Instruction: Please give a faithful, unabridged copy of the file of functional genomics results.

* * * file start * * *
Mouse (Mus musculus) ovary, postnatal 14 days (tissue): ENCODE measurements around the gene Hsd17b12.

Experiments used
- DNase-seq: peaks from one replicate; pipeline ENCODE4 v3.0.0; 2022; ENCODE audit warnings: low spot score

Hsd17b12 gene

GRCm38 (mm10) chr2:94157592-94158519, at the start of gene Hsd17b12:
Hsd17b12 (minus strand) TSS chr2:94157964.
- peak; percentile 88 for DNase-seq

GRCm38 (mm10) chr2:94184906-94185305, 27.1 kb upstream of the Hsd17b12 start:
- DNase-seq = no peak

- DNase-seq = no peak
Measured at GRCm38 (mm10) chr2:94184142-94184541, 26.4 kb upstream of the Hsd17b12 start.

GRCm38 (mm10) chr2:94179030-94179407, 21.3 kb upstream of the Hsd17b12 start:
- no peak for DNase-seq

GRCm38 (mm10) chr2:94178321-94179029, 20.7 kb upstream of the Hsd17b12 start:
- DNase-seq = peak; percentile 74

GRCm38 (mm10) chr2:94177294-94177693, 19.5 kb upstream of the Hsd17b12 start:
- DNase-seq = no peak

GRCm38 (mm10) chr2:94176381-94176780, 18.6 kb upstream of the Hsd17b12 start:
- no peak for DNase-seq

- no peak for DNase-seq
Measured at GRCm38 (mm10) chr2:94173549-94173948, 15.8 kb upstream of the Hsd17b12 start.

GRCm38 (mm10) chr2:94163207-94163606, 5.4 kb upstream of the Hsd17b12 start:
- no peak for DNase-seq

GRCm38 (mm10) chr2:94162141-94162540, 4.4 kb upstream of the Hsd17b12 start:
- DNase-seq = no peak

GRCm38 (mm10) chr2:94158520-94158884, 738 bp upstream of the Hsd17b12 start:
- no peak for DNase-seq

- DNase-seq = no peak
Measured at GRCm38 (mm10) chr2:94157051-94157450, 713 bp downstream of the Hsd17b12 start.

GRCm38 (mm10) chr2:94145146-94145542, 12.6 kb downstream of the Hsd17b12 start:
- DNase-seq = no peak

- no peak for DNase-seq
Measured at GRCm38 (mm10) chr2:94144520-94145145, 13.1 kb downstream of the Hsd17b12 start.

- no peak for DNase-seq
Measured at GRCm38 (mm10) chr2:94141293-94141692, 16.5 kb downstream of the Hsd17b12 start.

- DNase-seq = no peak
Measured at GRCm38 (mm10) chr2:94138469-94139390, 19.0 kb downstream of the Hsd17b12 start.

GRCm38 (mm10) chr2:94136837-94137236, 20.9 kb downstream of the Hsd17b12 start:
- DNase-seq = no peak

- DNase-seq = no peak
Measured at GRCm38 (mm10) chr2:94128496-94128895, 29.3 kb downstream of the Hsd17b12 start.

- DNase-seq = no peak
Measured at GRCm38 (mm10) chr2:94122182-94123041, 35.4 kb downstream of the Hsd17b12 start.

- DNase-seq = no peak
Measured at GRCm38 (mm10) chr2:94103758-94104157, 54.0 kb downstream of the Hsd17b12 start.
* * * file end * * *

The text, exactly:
Mouse (Mus musculus) ovary, postnatal 14 days (tissue): ENCODE measurements around the gene Hsd17b12.

Experiments used
- DNase-seq: peaks from one replicate; pipeline ENCODE4 v3.0.0; 2022; ENCODE audit warnings: low spot score

Hsd17b12 gene

GRCm38 (mm10) chr2:94157592-94158519, at the start of gene Hsd17b12:
Hsd17b12 (minus strand) TSS chr2:94157964.
- peak; percentile 88 for DNase-seq

GRCm38 (mm10) chr2:94184906-94185305, 27.1 kb upstream of the Hsd17b12 start:
- DNase-seq = no peak

- DNase-seq = no peak
Measured at GRCm38 (mm10) chr2:94184142-94184541, 26.4 kb upstream of the Hsd17b12 start.

GRCm38 (mm10) chr2:94179030-94179407, 21.3 kb upstream of the Hsd17b12 start:
- no peak for DNase-seq

GRCm38 (mm10) chr2:94178321-94179029, 20.7 kb upstream of the Hsd17b12 start:
- DNase-seq = peak; percentile 74

GRCm38 (mm10) chr2:94177294-94177693, 19.5 kb upstream of the Hsd17b12 start:
- DNase-seq = no peak

GRCm38 (mm10) chr2:94176381-94176780, 18.6 kb upstream of the Hsd17b12 start:
- no peak for DNase-seq

- no peak for DNase-seq
Measured at GRCm38 (mm10) chr2:94173549-94173948, 15.8 kb upstream of the Hsd17b12 start.

GRCm38 (mm10) chr2:94163207-94163606, 5.4 kb upstream of the Hsd17b12 start:
- no peak for DNase-seq

GRCm38 (mm10) chr2:94162141-94162540, 4.4 kb upstream of the Hsd17b12 start:
- DNase-seq = no peak

GRCm38 (mm10) chr2:94158520-94158884, 738 bp upstream of the Hsd17b12 start:
- no peak for DNase-seq

- DNase-seq = no peak
Measured at GRCm38 (mm10) chr2:94157051-94157450, 713 bp downstream of the Hsd17b12 start.

GRCm38 (mm10) chr2:94145146-94145542, 12.6 kb downstream of the Hsd17b12 start:
- DNase-seq = no peak

- no peak for DNase-seq
Measured at GRCm38 (mm10) chr2:94144520-94145145, 13.1 kb downstream of the Hsd17b12 start.

- no peak for DNase-seq
Measured at GRCm38 (mm10) chr2:94141293-94141692, 16.5 kb downstream of the Hsd17b12 start.

- DNase-seq = no peak
Measured at GRCm38 (mm10) chr2:94138469-94139390, 19.0 kb downstream of the Hsd17b12 start.

GRCm38 (mm10) chr2:94136837-94137236, 20.9 kb downstream of the Hsd17b12 start:
- DNase-seq = no peak

- DNase-seq = no peak
Measured at GRCm38 (mm10) chr2:94128496-94128895, 29.3 kb downstream of the Hsd17b12 start.

- DNase-seq = no peak
Measured at GRCm38 (mm10) chr2:94122182-94123041, 35.4 kb downstream of the Hsd17b12 start.

- DNase-seq = no peak
Measured at GRCm38 (mm10) chr2:94103758-94104157, 54.0 kb downstream of the Hsd17b12 start.